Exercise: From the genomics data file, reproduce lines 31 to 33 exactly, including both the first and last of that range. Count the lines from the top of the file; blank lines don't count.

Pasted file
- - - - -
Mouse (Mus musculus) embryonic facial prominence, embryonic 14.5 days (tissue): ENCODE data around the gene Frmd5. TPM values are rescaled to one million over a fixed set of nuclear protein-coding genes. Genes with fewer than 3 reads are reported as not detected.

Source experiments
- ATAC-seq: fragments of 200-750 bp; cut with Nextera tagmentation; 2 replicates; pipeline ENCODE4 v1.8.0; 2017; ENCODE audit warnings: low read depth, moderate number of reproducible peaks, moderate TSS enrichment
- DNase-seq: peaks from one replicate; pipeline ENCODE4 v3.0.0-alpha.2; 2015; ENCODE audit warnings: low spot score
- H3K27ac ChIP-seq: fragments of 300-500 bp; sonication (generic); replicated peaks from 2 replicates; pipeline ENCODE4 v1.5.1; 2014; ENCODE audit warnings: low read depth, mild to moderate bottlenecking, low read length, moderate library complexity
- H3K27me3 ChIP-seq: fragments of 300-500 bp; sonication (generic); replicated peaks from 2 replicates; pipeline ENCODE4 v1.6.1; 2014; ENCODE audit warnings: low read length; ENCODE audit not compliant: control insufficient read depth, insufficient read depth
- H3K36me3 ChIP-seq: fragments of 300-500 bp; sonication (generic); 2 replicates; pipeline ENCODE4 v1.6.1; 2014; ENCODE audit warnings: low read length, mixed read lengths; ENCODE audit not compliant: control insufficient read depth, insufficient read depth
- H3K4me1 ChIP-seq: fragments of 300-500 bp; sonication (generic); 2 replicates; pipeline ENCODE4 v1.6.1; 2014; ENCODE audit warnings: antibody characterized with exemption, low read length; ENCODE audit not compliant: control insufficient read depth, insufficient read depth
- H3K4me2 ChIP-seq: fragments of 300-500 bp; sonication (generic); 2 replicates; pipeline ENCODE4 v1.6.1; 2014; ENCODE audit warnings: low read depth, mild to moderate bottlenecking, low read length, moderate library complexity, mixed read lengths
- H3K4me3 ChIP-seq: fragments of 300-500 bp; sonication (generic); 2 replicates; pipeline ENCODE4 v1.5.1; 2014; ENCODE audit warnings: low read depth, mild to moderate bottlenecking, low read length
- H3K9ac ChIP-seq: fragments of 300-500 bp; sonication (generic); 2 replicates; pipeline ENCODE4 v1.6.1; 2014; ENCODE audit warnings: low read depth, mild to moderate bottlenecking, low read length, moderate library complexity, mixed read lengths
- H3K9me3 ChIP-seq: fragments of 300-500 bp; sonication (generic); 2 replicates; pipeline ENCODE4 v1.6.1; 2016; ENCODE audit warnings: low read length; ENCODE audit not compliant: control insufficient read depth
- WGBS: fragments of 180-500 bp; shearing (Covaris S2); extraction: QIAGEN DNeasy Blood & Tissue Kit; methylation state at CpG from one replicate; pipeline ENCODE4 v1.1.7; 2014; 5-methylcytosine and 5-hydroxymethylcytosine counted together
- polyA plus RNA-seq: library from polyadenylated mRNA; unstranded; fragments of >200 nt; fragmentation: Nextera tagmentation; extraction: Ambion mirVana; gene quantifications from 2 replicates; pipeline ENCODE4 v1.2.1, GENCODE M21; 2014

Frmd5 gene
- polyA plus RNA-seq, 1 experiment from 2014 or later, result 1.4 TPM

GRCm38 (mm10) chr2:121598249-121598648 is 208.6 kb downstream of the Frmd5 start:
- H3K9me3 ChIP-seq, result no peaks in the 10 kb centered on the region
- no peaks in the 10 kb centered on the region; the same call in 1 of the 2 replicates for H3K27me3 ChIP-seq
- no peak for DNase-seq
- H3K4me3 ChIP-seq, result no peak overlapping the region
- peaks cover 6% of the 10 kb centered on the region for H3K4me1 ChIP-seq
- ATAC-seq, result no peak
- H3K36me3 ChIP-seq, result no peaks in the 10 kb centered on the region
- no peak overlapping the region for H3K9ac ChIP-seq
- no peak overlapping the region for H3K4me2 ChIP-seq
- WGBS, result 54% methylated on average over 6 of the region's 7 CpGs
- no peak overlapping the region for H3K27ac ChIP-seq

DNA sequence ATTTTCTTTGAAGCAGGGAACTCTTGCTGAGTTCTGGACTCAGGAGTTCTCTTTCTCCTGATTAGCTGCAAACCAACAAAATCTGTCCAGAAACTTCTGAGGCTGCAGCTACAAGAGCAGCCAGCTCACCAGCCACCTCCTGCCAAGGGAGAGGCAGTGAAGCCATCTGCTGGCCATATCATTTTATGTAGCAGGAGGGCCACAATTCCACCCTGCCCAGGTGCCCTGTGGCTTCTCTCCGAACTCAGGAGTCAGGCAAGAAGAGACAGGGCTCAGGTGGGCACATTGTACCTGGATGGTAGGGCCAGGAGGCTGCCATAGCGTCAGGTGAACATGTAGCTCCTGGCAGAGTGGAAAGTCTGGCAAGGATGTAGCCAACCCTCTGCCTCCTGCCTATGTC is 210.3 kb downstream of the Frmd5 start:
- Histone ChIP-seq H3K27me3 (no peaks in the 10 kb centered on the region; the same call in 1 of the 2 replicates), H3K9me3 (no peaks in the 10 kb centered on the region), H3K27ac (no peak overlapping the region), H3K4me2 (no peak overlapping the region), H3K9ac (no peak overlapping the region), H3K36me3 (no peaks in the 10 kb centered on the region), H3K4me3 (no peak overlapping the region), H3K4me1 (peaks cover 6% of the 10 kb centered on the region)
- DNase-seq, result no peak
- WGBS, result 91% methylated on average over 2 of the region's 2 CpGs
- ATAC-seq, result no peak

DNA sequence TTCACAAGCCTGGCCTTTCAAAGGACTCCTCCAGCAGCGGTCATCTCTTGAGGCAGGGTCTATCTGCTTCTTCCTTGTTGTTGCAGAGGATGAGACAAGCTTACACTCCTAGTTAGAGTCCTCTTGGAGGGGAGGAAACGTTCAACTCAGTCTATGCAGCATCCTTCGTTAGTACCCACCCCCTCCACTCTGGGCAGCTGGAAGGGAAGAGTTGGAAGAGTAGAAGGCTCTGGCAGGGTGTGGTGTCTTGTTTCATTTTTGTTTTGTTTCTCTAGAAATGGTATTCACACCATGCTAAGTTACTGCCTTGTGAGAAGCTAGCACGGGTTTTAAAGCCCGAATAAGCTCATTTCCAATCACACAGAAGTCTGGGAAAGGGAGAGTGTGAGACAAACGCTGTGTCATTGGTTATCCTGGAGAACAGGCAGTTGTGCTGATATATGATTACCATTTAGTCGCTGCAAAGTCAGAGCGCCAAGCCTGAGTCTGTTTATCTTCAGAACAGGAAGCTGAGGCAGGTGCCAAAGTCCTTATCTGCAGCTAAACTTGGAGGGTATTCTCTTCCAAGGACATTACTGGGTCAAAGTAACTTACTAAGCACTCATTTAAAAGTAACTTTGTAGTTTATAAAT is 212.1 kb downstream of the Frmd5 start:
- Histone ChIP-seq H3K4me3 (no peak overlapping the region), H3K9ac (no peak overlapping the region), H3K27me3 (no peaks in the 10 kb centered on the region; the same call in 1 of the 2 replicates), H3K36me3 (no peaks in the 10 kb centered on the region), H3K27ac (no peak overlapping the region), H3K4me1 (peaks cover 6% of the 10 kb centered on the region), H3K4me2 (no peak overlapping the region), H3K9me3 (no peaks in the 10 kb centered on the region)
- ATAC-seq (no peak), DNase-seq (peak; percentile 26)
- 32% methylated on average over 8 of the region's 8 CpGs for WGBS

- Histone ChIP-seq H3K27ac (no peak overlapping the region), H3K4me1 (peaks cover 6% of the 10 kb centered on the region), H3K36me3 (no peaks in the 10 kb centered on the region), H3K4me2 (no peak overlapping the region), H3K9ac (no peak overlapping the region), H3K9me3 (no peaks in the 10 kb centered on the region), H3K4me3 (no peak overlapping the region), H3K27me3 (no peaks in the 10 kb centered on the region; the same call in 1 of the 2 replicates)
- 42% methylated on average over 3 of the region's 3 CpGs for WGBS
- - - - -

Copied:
- DNase-seq, result no peak
- WGBS, result 91% methylated on average over 2 of the region's 2 CpGs
- ATAC-seq, result no peak